Many professional and amateur astronomers will be getting together for "solar eclipse viewing parties" on the big day. Here are 13 solar eclipse celebrations you might want to check out. Plan your own eclipse party with these tips from NASA. If you will be unable to view the eclipse in real life you can watch the live stream of the celestial event here.
Great American Solar Eclipse Safety and Learning Resources

If you're worried about missing this one, you'll get another chance on April 8th, 2024 when another solar eclipse will be viewed across the United States, this time passing through a different set of states.

Looking for other sun activities? Try building your own solar oven. Or these solar experiments for kids.

Have a space obsessed kid? Check out these great gifts for little astronauts and astronomers.


Great American Solar Eclipse Safety and Learning Resources

Tuesday, May 16, 2017

Build Your Own Automaton: Fun STEM Engineering Project for Kids

We were so excited to receive our first Tinker Crate STEM subscription box. It was chock full of everything necessary to build our own DIY automaton and ideas and materials for several more. Building this fun mechanical device was a great introduction to engineering, served up in a manageable and accessible way for kids.

Tinker Crate is a subscription service that sends out cool hands-on STEM projects aimed at kids aged 9-16+ each month. Each box contains the blueprint for the project, Tinkerzine a magazine with additional STEM activities and science experiments, special links to online tutorials and all the materials needed to create an awesome STEM project.

Engineer an automaton with this fun Tinker Crate STEM project!

The automaton engineering project in this box was fun to build and reminded us a bit of an escalator. The extension DIY projects included in the magazine were engaging and extended the building and learning experience.  Read on to find out how we built it and more about Tinker Crate!

This post contains affiliate links, please see disclosures for more information. 

Inside the Tinker Crate Automaton Box

One of the things I love about Tinker Crate is that everything you need truly does come right in the box. Whether you are looking for a project to do alongside your child, or one that they can build on their own, you've got all the materials and directions necessary for success.

It's fun to subscribe and get a new project each month, however if you'd like to try just this project yourself, you can purchase single boxes too.

Engineer an automaton with this fun Tinkercrate STEM project!


Engineer an automaton with this fun Tinkercrate STEM project!

In addition to the project itself, the Tinkerzine magazine included an explanation and the history of the automaton, ideas and supplies for additional projects, and related book suggestions. All of this definitely extends the life of this project and engages kids to immerse themselves in the topic, in this case, automatons

Engineer an automaton with this fun Tinker Crate STEM project!

Kids who are fans of the movie, Hugo, will remember the automaton, or human-like mechanical device, that played a big role in the story. The Tinkerzine in this box suggests the book, The Invention of Hugo Cabret, by Brian Selznick which also follows this story.

 
Engineer an automaton with this fun Tinker Crate STEM project!


Building the Automaton

The blueprint for the automaton project was designed with all learning styles in mind. The directions were written in words and described in pictures as well. Kids on the younger end of the suggested age for these projects, might need a bit of help, but for ages 12 and up it seemed very manageable to complete independently.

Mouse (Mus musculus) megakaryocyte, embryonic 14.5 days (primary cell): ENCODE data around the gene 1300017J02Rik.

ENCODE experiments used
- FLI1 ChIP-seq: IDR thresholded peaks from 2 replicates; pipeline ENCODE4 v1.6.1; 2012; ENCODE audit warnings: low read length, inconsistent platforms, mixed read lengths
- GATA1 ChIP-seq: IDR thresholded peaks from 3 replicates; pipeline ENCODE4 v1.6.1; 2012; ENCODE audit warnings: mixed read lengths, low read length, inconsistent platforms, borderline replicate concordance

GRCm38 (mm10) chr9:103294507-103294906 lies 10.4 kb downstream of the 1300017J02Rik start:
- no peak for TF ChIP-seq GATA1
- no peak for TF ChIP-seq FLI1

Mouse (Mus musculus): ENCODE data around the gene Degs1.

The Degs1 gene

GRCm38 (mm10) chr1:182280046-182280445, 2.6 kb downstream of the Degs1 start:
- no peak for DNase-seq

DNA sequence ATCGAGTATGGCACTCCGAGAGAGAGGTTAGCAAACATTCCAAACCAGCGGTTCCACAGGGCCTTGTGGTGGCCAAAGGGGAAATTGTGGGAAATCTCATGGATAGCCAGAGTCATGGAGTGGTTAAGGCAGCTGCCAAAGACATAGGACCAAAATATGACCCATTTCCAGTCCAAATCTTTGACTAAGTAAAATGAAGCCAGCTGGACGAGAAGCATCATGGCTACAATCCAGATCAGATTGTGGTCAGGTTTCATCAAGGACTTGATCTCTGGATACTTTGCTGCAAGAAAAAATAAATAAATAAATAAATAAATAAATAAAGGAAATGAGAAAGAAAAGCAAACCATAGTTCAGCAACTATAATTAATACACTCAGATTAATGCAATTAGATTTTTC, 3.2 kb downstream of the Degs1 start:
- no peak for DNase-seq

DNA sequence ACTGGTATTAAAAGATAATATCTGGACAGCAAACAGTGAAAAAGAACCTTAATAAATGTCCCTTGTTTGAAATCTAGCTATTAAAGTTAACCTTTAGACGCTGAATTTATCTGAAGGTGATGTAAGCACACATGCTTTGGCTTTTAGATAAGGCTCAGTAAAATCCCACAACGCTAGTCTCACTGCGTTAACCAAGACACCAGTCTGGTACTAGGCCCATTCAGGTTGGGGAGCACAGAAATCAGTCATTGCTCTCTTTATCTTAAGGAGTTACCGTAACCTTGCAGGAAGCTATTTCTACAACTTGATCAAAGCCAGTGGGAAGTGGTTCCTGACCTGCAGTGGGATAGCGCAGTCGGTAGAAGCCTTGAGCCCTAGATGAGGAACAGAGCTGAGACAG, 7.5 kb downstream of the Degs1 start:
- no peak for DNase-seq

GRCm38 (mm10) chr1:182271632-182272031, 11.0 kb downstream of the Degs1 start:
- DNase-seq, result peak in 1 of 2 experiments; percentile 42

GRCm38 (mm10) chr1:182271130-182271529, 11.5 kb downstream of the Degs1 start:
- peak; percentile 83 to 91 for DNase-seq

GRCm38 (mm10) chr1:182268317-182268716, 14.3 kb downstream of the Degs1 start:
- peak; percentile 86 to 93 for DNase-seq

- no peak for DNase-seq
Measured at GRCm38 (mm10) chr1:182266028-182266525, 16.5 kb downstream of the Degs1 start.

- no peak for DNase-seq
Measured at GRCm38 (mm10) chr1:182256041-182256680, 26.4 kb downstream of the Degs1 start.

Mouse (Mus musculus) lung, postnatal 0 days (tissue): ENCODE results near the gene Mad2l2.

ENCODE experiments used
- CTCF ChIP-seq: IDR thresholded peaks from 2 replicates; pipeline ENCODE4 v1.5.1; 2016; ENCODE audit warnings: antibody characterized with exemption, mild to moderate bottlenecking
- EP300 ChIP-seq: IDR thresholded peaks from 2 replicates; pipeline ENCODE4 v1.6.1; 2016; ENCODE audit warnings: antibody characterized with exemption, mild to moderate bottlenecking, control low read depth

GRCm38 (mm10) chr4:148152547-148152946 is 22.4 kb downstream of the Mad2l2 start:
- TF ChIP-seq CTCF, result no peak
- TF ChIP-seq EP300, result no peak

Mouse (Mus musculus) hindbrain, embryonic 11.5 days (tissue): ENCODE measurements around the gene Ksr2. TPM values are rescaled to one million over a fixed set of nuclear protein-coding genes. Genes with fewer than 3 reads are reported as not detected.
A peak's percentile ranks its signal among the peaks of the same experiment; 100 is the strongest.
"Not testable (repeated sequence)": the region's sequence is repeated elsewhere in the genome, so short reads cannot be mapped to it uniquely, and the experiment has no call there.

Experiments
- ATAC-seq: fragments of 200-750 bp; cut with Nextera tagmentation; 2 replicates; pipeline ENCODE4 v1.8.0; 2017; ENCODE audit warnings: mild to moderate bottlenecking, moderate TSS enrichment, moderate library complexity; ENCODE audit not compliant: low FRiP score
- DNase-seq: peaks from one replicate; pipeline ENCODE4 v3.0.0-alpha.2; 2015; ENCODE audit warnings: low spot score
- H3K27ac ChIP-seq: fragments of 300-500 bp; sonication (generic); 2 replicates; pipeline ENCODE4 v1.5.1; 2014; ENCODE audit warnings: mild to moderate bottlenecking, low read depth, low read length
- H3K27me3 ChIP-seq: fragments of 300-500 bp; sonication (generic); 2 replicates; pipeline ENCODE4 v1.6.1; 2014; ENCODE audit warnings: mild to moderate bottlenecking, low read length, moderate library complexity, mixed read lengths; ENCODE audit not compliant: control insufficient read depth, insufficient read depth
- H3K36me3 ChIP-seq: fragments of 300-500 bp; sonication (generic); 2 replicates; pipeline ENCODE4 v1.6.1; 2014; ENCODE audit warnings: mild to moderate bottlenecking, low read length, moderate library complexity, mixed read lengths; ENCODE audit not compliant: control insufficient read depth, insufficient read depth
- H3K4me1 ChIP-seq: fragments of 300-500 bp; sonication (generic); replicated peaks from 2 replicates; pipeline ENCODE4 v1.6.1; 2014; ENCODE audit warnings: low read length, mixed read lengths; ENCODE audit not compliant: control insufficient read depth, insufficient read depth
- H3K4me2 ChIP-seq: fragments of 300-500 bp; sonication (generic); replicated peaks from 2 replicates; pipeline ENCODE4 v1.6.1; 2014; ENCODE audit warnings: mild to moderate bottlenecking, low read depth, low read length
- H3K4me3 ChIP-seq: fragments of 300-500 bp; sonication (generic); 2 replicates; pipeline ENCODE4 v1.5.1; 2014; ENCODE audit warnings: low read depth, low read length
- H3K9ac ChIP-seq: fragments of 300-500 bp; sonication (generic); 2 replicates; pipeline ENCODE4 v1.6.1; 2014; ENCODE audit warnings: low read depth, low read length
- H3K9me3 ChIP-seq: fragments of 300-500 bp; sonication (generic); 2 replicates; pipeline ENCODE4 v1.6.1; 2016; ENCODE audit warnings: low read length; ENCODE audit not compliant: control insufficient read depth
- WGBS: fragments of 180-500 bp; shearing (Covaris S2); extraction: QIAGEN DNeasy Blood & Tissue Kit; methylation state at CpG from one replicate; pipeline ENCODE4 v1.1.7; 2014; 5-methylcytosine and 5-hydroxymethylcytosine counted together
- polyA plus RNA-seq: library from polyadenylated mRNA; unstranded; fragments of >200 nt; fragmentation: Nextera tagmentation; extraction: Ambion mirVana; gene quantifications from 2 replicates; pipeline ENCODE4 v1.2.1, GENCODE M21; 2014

Engineer an automaton with this fun Tinker Crate STEM project!

Although the project directions are mapped out, it was still necessary to use the engineering process to work through how to complete the automaton. Several steps were a little tricky, so it took some trial and error before the automaton lifted the balls properly. Each time we were able to make an adjustment and test it again to see how to fix the issue.

Engineer an automaton with this fun Tinker Crate STEM project!

Engineer an automaton with this fun Tinker Crate STEM project!

Seeing how this machine worked and going through the building process really illuminated how other machines might work too. Completing a project like this definitely has real-world applications as it gets you thinking about how things work. It's hard not to imagine reverse-engineering a gadget once you complete the engineering thought process.

Engineer an automaton with this fun Tinker Crate STEM project!

The completed automaton!



Extension Projects

We loved that the Tinkercrate box included several ideas for extension activities and supplied what you needed to do them. There was very little waste, you even use the box to build extras. The ideas continued to get us thinking about building different spinning and moving machines.

Engineer an automaton with this fun Tinker Crate STEM project!
Even cats love Tinker Crate!
Tinker Crate also encourages community between young makers and builders by including the suggested hashtags for sharing creations on social media. You can find other neat projects by searching the hashtags #TinkerCrate or #TinkerAutomaton.

Engineer an automaton with this fun Tinker Crate STEM project!

We're excited to try building more mechanical creations with the Tinkerzine suggested book: Karakuri: How to Make Mechanical Models that Move.



If you'd like to see what other examples of Tinker Crate and the rest of the Kiwi Crate brand of subscription boxes look like, check out this video.


Looking for more engineering projects? Try these nature sculpture engineering challenges! You might also enjoy 100 Engineering Projects for Kids.

We think Tinker Crate would be an awesome gift to give kids who love to build, experiment and explore. You can order monthly subscriptions, or buy single boxes. You'll find the automaton box here. 



Disclaimer: I was not compensated by Tinker Crate to write this post. All opinions are my own.